• SL
      Sean L.
      1 April 2020 @ 01:58
      Just adding to Ed's final point about Arizona, I'm really curious to see their small business numbers through the last two weeks... I have a feeling they won't have gained much ground even in the short term where rent defaults won't be far off the areas that saw full shutdowns.
  • CN
    Christopher N.
    1 April 2020 @ 01:57
    Excellent cogent commentary. You guys are nailing it and highlighting key metrics that matter. As a Real Vision subscriber I really appreciate your focused discussion on some tough topics. It is helping me to form big picture investment strategy going forward.
  • DM
    Dominic M.
    1 April 2020 @ 01:41
    I think this is going to be more of a lightening bolt shaped recovery.
  • SM
    Sean M.
    1 April 2020 @ 00:43
    Going to be interesting how the "snap back" happens by demographics. For many that entered the workforce in the last 10-15 years, this will be the first real setback in employment they have faced.
  • OM
    Owen M.
    1 April 2020 @ 00:24
    Ash and Ed are great.
  • WS
    William S.
    31 March 2020 @ 22:15
    I just want to point out that countries like mine, Canada, as well as European countries etc that have State health care are woefully unprepared for this. Canada is not even equipped to deal with the slow but steady increase of the aging population needing more and more health care. People with COVID here are being told over the phone to self isolate and to spend days and days alone while they can hardly breath. The animal spirits will fare NO BETTER in the State run systems. They may actually fare worse. Health care run by government is awful. I know, I live it.
    • DT
      David T.
      31 March 2020 @ 22:40
      Healthcare has a lot of problems everywhere.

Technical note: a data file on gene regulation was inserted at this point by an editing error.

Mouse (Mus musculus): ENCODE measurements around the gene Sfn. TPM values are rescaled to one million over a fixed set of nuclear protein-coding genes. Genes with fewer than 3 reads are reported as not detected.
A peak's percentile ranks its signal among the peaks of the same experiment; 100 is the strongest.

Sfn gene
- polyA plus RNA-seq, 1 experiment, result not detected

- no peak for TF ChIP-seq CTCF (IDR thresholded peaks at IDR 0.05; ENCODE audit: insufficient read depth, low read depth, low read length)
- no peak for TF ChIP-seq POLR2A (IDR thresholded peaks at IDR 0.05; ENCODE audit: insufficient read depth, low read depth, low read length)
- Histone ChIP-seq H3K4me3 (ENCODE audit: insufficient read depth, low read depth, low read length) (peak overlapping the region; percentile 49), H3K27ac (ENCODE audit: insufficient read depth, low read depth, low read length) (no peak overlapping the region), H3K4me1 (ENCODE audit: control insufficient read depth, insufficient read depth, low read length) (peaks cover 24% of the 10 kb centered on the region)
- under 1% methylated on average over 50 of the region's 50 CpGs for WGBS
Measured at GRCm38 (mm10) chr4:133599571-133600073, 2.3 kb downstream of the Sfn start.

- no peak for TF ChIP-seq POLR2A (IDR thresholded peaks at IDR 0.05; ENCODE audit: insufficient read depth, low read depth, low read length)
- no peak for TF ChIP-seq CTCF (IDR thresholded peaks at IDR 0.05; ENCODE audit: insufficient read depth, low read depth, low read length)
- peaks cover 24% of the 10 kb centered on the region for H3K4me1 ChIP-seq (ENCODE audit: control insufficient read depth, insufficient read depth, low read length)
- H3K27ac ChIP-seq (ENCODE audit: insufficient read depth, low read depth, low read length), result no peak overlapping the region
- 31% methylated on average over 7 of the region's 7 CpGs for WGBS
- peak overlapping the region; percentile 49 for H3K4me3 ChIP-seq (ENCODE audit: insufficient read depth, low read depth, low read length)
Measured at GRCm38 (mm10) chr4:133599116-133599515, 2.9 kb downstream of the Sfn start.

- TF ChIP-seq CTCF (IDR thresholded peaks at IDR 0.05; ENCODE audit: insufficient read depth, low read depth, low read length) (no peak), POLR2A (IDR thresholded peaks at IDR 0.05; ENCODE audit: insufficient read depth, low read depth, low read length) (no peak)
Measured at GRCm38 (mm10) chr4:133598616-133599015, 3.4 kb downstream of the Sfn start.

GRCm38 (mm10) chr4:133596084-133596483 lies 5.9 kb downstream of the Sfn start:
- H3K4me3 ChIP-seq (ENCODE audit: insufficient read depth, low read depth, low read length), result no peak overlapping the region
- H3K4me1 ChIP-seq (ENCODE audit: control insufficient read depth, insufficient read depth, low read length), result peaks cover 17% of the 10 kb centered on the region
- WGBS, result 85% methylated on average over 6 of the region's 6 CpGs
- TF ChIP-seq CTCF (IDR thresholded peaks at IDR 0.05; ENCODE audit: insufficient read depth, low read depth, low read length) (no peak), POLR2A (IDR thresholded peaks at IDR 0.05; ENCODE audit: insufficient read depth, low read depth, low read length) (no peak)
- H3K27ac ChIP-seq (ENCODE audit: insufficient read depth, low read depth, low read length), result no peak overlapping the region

• PB
      Paul B.
      31 March 2020 @ 23:34
      On the plus side you can legally grow Cannabis. Full Extract Oil use will keep you out of the Hospital system unless you are physically injured
    • UA
      Uzair A.
      1 April 2020 @ 00:18
      Where in Canada? All my friends in healthcare look really well prepared. You can get into the emergency department and get taken care of right away. You're supposed to self isolate if the symptoms aren't that bad that you need a ventilator because there is no point in going to the hospital.
  • sl
    suman l.
    31 March 2020 @ 23:44
    I guess ed Harrison is reading up on macro tourist.
  • MT
    Mark T.
    31 March 2020 @ 23:20
    If you don't hold it, you don't own it. Real financial shields are in the form of physical gold and silver that you have in your possession.
    • Lv
      Liliane v.
      31 March 2020 @ 23:25
      Good point. Too bad the IRS is punishing us with a 10% penalty if we withdraw before we are allowed to in order to buy those physical assets.... :(
    • PB
      Paul B.
      31 March 2020 @ 23:27
      Straight out of Zang's Playbook
  • PB
    Paul B.
    31 March 2020 @ 23:25
    Their Economic Models ignore the role of Personal Credit. Just as they ignore Inflation of Assets
  • DS
    David S.
    31 March 2020 @ 23:11
    Most regular people run out of money in 3 weeks. Criminal banksters run out of money in two days.
  • DL
    David L.
    31 March 2020 @ 22:57
    A good, if sobering, discussion. There was a very good point about the uniqueness of the current situation making it difficult to predict the future. We have seen a little of this already. When markets were first down around 10%, there were a lot of articles about how that was the point when, historically, markets snap back. Clearly that didn't happen.
  • LP
    Lynn P.
    31 March 2020 @ 22:51
    Knightian Uncertainty - Excellent
  • AK
    Adam K.
    31 March 2020 @ 22:44
    Great job guys. Its not an easy talk to have. But its essential for us who want to feel connected to the reality of the situation. I take a lot from this talk just from the frankness of it alone, so thank you.
  • DB
    Darko B.
    31 March 2020 @ 22:35
    The situation is really grim. I believe the market is in la la land, and we're probably only 50% of the way down.
  • MD
    Mike D.
    31 March 2020 @ 22:31
    Good briefing at a hard time for all of us. Well done, and thank you.
  • CD
    Christopher D.
    31 March 2020 @ 21:37
    NB: 6pm EST is now 11pm GMT, home screen still says 10pm GMT
    • rs
      ross s.
      31 March 2020 @ 22:24
      Well done gentlemen.. your two class acts.
  • BA
    Bob A.
    31 March 2020 @ 22:17
    Great job. Thanks.